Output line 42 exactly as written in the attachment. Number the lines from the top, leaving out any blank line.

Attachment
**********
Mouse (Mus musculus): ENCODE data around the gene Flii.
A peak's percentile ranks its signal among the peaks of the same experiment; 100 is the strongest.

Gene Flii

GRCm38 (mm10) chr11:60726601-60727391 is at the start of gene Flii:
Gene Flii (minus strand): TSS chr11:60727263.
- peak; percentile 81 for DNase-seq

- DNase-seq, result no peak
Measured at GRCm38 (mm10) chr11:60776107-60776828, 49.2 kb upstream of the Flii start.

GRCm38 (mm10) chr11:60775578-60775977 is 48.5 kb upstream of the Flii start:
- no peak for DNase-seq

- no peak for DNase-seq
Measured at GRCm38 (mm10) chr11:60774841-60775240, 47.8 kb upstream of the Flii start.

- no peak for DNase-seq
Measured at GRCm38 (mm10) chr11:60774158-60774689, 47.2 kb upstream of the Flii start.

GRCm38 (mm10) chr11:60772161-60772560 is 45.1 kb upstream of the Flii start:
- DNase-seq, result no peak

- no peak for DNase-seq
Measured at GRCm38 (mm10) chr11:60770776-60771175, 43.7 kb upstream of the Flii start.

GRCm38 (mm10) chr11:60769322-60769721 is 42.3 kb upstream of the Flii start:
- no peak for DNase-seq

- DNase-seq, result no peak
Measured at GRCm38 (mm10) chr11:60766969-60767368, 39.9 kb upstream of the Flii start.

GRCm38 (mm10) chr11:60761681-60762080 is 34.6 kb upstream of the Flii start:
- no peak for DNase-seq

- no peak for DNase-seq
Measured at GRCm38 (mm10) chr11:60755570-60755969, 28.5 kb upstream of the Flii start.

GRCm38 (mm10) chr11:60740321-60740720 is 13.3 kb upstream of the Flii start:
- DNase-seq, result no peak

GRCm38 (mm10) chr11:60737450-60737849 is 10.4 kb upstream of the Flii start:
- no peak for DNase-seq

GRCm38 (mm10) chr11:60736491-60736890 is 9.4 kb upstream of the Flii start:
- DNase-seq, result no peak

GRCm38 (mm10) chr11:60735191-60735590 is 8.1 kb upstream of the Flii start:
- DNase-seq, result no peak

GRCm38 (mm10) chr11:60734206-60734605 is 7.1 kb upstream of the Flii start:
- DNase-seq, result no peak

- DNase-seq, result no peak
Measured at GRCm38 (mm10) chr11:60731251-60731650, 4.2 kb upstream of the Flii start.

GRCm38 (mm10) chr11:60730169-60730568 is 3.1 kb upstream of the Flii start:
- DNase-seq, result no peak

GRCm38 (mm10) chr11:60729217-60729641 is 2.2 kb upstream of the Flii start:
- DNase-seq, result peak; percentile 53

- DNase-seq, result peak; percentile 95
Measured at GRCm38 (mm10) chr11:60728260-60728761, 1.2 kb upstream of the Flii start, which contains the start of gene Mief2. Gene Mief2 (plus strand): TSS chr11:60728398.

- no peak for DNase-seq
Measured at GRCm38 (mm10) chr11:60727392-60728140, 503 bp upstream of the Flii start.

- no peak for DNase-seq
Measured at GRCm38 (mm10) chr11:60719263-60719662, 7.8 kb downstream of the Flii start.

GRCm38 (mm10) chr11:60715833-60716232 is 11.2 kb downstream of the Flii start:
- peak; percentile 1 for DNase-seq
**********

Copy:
- DNase-seq, result peak; percentile 53